Duke Energy defends costly deposits on customers' monthly bills
Posted February 24, 2014
Updated February 25, 2014
Raleigh, N.C. — Hundreds of Duke Energy Progress customers are still frustrated and asking questions after a 5 On Your Side investigation found that unexpected and steep deposits of up to $1,000 were tacked on to their monthly bills without explanation.
Residential customers said they were annoyed that the company did not warn people about the deposits before they appeared on the bills and that it did not offer written explanation with the bill. Duke disputes that assertion, saying all bills have written statements warning customers to pay on time to avoid late fees.
Duke offered many reasons why these deposits were added, including making multiple late payments, even if by only one day, payments that didn't go through or shut off notices for non-payment.
Customers blamed "late" payments on the lengthy processing times, but Duke said patrons should be aware of the varying cut-off times for various methods of payment and recommends use only authorized payment methods listed on its website.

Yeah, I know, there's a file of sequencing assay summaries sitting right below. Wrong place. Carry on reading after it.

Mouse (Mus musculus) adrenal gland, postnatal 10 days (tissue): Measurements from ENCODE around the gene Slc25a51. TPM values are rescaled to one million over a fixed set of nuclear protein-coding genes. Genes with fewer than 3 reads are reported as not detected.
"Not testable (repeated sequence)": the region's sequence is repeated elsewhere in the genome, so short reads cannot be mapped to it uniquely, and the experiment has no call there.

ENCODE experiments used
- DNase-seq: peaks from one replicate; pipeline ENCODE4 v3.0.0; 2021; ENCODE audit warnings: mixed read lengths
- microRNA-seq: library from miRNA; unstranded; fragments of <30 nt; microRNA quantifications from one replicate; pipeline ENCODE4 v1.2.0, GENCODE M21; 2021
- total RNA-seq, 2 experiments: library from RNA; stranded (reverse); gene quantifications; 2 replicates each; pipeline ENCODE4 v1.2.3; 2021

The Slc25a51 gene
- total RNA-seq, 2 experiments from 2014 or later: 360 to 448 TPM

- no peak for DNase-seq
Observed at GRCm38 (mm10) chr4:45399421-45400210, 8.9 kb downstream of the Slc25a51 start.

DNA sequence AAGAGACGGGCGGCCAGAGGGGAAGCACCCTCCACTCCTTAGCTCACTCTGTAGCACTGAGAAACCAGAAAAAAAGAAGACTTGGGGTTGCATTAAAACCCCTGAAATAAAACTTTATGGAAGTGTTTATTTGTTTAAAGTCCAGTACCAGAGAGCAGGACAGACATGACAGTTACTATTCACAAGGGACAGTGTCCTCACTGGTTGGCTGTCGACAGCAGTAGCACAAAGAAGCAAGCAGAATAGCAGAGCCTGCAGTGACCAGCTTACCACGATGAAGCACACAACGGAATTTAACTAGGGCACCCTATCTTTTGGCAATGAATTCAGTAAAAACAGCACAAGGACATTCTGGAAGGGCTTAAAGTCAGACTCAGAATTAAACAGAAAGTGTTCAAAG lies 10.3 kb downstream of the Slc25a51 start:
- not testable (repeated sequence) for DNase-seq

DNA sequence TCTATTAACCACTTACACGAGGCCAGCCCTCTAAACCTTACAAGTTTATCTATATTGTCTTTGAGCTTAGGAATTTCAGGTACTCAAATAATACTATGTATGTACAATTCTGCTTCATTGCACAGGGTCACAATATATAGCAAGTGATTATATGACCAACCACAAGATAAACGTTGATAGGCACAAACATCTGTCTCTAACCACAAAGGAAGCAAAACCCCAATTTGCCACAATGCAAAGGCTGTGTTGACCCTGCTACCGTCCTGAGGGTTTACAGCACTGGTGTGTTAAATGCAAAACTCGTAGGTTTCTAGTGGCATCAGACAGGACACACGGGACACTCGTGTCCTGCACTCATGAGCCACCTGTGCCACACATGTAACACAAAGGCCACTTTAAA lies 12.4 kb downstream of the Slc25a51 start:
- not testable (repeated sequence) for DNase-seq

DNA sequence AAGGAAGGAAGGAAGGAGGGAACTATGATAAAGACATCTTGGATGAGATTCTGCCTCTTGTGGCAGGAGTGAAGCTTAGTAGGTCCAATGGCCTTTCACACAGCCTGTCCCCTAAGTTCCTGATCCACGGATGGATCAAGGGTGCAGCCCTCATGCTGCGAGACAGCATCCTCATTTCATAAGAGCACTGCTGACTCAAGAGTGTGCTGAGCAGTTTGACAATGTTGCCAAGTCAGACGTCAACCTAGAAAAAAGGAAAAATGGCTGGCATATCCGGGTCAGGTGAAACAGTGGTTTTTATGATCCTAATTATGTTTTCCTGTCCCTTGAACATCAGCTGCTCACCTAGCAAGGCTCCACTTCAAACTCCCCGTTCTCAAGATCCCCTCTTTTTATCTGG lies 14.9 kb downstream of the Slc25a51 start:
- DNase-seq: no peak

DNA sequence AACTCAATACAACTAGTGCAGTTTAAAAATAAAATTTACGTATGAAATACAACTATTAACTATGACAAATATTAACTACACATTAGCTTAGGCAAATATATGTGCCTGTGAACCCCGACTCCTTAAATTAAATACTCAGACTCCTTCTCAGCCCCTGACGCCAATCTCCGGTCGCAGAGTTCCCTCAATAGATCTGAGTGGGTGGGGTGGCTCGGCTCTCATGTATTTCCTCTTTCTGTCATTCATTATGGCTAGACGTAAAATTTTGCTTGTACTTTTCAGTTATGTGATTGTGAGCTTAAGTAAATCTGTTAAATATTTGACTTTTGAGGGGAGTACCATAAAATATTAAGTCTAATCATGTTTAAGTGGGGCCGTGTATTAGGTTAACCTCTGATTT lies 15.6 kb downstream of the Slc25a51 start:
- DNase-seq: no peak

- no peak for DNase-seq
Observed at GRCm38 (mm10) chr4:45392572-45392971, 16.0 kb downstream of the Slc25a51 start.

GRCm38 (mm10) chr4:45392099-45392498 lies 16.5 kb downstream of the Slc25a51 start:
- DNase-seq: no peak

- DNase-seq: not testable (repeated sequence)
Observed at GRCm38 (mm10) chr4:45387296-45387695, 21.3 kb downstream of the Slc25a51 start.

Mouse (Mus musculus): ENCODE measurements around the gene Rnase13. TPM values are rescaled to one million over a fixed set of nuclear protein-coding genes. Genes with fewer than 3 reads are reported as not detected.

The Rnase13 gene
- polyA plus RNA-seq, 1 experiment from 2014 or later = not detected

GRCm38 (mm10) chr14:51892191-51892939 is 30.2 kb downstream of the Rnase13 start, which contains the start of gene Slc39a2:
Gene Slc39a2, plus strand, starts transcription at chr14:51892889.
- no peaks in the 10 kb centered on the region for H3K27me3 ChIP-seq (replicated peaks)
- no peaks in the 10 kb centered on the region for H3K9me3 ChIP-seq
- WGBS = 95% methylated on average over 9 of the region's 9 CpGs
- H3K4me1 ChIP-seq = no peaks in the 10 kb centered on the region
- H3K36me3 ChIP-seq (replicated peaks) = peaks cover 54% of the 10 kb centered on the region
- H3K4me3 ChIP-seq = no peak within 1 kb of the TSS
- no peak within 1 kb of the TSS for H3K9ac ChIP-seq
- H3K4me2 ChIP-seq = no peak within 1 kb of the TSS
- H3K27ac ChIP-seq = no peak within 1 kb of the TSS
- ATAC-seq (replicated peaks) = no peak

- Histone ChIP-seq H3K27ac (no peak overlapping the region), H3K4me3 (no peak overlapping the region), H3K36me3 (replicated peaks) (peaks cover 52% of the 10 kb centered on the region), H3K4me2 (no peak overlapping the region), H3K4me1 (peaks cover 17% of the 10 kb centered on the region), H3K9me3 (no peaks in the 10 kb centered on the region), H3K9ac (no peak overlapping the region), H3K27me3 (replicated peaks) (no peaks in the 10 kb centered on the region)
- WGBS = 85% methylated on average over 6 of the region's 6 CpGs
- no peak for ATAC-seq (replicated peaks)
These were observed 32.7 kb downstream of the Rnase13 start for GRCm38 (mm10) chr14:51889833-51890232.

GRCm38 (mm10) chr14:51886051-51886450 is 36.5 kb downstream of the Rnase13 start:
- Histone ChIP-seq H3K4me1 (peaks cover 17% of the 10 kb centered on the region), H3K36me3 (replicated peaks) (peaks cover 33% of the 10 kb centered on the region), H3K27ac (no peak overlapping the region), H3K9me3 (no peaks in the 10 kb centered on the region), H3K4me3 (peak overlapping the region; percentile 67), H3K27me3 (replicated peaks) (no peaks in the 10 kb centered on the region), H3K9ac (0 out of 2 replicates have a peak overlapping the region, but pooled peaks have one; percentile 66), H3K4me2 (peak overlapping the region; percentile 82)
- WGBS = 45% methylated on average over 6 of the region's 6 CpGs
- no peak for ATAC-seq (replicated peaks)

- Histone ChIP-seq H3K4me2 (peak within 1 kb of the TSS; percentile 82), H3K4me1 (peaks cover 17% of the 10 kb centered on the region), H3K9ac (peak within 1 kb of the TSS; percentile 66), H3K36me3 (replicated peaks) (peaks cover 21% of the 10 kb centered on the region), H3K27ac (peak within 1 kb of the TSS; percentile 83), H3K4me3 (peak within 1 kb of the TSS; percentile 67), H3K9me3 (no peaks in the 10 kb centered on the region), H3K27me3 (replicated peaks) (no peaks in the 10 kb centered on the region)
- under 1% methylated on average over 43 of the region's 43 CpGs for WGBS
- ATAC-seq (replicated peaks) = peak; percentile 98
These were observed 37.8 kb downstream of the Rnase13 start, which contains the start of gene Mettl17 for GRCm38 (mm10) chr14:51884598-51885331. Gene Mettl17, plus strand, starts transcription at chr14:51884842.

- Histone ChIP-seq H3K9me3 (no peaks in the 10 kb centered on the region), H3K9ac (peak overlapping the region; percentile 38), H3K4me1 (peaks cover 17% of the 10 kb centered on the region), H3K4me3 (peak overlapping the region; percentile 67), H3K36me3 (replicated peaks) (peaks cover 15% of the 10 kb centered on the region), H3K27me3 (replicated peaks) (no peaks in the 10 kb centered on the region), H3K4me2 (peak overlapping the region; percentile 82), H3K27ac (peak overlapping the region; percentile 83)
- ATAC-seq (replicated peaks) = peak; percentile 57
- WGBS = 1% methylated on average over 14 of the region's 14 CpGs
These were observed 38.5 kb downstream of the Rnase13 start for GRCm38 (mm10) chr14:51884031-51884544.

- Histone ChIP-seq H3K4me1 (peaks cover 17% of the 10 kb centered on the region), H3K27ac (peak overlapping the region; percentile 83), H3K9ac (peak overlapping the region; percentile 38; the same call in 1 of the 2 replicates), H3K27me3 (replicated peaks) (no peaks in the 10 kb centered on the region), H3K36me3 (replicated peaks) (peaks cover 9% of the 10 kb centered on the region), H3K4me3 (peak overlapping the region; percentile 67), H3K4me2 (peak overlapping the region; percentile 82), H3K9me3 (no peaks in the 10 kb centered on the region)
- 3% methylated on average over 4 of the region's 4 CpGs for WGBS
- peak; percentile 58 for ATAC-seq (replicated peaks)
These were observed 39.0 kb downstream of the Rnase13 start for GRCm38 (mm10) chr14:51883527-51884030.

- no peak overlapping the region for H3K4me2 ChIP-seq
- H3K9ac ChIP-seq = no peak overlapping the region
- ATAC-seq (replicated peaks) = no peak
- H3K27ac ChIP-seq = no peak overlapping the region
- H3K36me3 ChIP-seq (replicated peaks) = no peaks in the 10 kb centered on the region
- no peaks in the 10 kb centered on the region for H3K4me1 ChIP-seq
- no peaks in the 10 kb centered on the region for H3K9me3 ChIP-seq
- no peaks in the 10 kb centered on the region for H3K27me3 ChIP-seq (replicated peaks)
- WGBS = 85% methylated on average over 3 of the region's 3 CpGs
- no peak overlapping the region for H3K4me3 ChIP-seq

But the sudden deposits weren't the only thing customers were worried about.
Customers also expressed concerned with the company's policy of conducting automatic credit history checks to determine whether a deposit is required, something Duke said only applies to new residential and business customers, and extremely high power bills even without the added deposit.
Duke said the higher energy costs are mainly because of two reasons:
1) All-time usage records in January because of this year's extreme cold, and
2) A rate increase that took effect in June which is now showing up because of extreme weather.
Duke Energy Progress customers can verify usage issues online by comparing this year's consumption to rates from last January and February. They can also find information about how to assess energy usage and figure out ways to save.
Finally, Duke Energy Progress recommends customers who would like to receive predictable monthly bills to enroll in the company's equal payment plan. That's where the company can estimate what customers' bills will be and divide the amount in equal payments over the year. Adjustments, which the company says are usually minor, are applied over the following year.
Customized energy reports are also available on the company's website.